Skip to main content

Clara Hallam reminiscences continued, 1907 – 1909

Reminiscences of Clara Hallam (née Bailey) continued

Hallam reminiscences 2 (pp. 27-30) Some stylistic changes have been made in the text to reflect modern usage.

1907 – 1909

“… There was to be a big skating party on Duck Lake one night so brother Bill, Phoebe and I were going down with our skates over our shoulder and the old coal oil lamp in our hands. It was real cold that night we walked down about a good mile and a half, maybe two. They were skating across the bay from where we were. We had to cross over the ice and Bill was in the lead and he stepped in a hole in the ice and went down lantern and all. Of course there was some screaming there for a while but we stopped and were afraid to go any closer, but anyhow he caught himself on the ice and Perry Clark and Charlie Simpson came to the rescue with a rail to get him out. The old coal oil lantern is still there. And about that time we had a Presbyterian Minister come up to have service in the little school. His name was Rev. Grey. He used to ride up on saddle horse from Mr. and Mrs. Wood’s place at the end of Woods Lake it was then, the lower end of Kalamalka Lake now. He used to stay over there Sunday. That was the first time I attended church. I went down with Grandma Clark; she liked to go to Church. Was at Mr. and Mrs. Woods a very nice Scotch couple [Petries].

When we first settled at Wood Lake, Winfield now, there was only four houses in the whole district except the reservation. The Mrs. Wollan house and the Tom Wood house over at Woodsdale, burned down now, and the old halfway house where the road goes over the hill to the Rainbow ranch and the Postill ranch at the end of Duck Lake. I remember one day we took a picnic lunch and drove down to the Postill ranch to pick red currants as the fruit was pretty scarce in the Okanagan those days. How we did enjoy that.

There were no hospitals in Kelowna or Vernon then. We were lucky not to have very much sickness. But in order for the family to live, Dad, J. Bailey, worked at anything going, building or logging. He nearly always [did] contract logging and built roads or ditches.

Westbury Hotel
Edith Gleed by the Westbury Hotel

He worked on Casorso’s big barn, worked or built most of the houses at Okanagan Centre.

The old Westbury Hotel, it has burned down in later years, and Jim Gleed’s house and Post Office (where we used to get our mail from Kelowna).

When I used to ride down on our saddle horse, we got our mail in the Grandview Hotel.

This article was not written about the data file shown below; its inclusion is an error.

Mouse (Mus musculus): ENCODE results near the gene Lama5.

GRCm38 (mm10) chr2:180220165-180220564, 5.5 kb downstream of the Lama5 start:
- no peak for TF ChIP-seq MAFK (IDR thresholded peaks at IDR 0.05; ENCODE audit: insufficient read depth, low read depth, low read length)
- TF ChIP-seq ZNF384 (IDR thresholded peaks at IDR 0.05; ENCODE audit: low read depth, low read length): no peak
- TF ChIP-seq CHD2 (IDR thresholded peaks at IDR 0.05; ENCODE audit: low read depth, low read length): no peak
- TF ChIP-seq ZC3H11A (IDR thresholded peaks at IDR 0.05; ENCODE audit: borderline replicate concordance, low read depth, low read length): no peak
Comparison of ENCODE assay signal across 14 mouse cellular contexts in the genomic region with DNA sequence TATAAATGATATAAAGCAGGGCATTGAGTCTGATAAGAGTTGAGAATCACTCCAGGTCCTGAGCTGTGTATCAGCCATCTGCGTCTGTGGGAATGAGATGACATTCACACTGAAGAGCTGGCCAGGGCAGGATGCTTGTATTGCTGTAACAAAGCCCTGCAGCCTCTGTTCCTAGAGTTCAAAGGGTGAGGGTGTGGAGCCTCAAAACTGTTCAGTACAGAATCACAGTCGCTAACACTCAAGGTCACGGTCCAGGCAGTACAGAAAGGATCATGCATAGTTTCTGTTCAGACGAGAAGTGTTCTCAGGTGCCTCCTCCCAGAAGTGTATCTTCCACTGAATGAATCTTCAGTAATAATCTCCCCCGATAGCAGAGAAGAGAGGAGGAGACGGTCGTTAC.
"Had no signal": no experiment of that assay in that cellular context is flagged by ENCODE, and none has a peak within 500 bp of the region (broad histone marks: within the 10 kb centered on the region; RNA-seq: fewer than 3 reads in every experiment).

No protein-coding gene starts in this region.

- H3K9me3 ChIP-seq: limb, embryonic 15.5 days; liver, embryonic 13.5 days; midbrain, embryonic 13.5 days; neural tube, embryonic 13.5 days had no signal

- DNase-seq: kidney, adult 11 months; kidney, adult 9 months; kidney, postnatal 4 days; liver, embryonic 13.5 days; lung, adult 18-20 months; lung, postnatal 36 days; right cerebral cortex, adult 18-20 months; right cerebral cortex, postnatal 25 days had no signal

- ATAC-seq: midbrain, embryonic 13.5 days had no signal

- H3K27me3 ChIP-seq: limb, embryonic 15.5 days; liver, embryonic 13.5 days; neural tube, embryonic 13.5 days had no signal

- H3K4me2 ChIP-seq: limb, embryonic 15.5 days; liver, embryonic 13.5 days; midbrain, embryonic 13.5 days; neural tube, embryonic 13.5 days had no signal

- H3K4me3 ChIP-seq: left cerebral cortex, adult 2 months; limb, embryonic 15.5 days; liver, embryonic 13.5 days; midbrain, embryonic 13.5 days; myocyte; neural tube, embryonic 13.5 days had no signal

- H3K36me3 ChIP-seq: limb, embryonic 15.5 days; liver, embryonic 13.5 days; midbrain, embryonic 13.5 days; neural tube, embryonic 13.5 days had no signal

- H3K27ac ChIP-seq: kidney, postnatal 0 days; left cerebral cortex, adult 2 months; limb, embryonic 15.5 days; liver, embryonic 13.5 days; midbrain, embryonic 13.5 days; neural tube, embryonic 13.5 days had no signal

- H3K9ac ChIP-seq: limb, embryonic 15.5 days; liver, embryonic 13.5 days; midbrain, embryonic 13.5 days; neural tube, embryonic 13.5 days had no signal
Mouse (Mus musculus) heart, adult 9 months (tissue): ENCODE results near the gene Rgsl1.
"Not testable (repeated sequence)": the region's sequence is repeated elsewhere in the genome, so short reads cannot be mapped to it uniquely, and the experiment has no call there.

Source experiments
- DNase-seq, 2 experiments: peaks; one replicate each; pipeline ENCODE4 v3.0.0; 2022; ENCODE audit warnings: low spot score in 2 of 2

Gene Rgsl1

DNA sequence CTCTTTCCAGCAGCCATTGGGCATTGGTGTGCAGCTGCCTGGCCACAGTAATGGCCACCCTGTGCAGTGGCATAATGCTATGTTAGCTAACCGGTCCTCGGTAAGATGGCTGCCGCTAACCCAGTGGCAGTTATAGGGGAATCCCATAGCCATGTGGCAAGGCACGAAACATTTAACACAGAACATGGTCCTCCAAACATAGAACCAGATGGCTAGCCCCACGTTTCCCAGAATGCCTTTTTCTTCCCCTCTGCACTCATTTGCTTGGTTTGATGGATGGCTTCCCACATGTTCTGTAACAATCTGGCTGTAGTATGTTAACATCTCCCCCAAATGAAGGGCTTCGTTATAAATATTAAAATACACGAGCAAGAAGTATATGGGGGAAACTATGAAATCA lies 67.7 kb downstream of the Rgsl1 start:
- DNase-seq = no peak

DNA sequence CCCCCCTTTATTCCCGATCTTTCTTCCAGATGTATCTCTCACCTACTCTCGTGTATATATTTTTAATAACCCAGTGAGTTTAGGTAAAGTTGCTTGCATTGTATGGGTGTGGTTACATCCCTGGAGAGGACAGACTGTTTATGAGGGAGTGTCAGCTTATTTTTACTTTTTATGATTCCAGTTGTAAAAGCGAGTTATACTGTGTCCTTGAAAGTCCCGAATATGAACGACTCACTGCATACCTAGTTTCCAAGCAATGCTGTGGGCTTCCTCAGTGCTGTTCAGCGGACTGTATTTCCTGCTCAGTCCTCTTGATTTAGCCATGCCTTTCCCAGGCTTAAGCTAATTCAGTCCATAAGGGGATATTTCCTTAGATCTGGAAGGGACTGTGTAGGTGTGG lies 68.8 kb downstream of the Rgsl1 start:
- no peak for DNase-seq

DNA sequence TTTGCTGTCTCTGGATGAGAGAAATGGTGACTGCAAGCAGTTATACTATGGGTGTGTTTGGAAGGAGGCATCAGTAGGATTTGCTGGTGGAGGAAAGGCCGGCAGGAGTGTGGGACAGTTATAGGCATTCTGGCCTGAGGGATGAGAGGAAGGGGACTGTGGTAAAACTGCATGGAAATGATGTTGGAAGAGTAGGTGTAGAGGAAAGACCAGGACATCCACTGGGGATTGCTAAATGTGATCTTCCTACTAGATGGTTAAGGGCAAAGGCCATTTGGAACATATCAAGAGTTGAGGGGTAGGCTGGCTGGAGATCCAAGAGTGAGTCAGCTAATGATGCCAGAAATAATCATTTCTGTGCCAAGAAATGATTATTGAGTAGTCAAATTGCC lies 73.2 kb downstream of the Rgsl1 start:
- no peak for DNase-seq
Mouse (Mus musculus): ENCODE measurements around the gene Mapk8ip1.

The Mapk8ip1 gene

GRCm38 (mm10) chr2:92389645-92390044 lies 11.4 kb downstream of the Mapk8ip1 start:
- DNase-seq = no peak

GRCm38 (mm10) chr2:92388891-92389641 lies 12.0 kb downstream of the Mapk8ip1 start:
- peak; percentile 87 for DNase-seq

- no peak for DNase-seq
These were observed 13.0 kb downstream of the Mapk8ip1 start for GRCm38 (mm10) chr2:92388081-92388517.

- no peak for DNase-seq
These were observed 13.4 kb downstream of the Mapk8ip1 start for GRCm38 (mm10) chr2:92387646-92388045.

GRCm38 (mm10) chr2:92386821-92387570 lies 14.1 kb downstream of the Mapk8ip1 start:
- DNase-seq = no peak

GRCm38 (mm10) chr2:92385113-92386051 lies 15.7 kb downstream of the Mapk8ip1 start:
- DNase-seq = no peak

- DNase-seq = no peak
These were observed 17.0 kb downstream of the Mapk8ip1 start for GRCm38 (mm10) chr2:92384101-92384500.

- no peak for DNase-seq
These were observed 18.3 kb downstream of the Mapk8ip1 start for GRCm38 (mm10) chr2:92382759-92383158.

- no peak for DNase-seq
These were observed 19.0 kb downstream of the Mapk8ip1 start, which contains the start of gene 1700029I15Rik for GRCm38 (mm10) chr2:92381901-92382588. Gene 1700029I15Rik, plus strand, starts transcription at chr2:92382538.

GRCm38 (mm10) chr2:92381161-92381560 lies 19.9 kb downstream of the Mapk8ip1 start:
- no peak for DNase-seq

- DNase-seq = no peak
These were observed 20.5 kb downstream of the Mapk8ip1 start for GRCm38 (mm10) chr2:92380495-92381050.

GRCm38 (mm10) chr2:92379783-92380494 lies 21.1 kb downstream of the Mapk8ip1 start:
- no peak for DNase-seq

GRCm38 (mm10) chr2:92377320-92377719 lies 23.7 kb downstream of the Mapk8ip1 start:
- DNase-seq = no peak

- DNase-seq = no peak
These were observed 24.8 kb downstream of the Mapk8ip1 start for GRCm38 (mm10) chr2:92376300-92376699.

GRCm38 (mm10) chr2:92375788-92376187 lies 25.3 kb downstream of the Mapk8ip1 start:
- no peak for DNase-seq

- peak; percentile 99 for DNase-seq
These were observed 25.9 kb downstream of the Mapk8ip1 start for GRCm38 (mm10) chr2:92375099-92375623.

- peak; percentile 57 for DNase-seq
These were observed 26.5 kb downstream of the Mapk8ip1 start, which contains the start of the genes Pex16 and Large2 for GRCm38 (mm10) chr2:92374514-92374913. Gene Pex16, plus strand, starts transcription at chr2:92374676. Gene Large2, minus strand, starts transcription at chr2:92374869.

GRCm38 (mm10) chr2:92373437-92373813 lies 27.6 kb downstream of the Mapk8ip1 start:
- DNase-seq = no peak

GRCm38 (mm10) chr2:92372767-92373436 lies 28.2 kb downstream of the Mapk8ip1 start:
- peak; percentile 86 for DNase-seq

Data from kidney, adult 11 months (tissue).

Grandview Hotel
Grandview Hotel, 1908

Mrs. Caesar was the Post Mistress, later taken over by Mr. and Mrs. Jim Gleed at Okanagan Centre.

I will always remember how excited we were when we heard the Okanagan Centre Lands were putting in the pipeline by our house. That was the opening up of all the Country. That was about 1906 or 07. When they built the camp above our house. I think there were about 150 men working there. They lived in tents, a long tent for the cookhouse. Harry Gleed and his sister Miss Gleed, later Mrs. Rheam, being the cooks. And most of the men that worked at the camp bought land from and settled on the Okanagan Centre and surrounding district. And a lot more came from the East and from England and bought ten acre lots and planted all in Orchards and small Fruits.

Where the Okanagan Centre Land and Orchards or all the land between Winfield and Okanagan Centre that is in orchard now used to be the nicest stand of big pines and fur trees. Johnston and Carswell logged it all off in 1908 or 09. My brothers James and Bill, the Clark boys, Lidstone boys, Pete Bradshaw and Tom Johnson and several others that had settled around there helped to log it about 1909 or 10.

John McClure lived up above the Clark’s place, where the brick house is today on the road to Beaver Lake, for a while, then moved down to the Balanya Place on Dry Valley Road, that was called the Duck Lake fruit ranch later, and his children walked over the range to the Duck Lake school, about three miles. There were so many wild cattle on the range then and no fences and the school was out about the middle of the range.”


  • I am constantly amazed when reading these reminiscences from around 1900 at how “new” the settlements in the area were. Growing up in Winfield in the 1950’s I must admit everything seemed quite “established”. The orchards spread across the hills between Winfield/Woodsdale and Okanagan Centre–as well as on the East bench lands between Woodsdale and Oyama. While the population then was considerably smaller than it is today, I certainly felt a strong sense of community.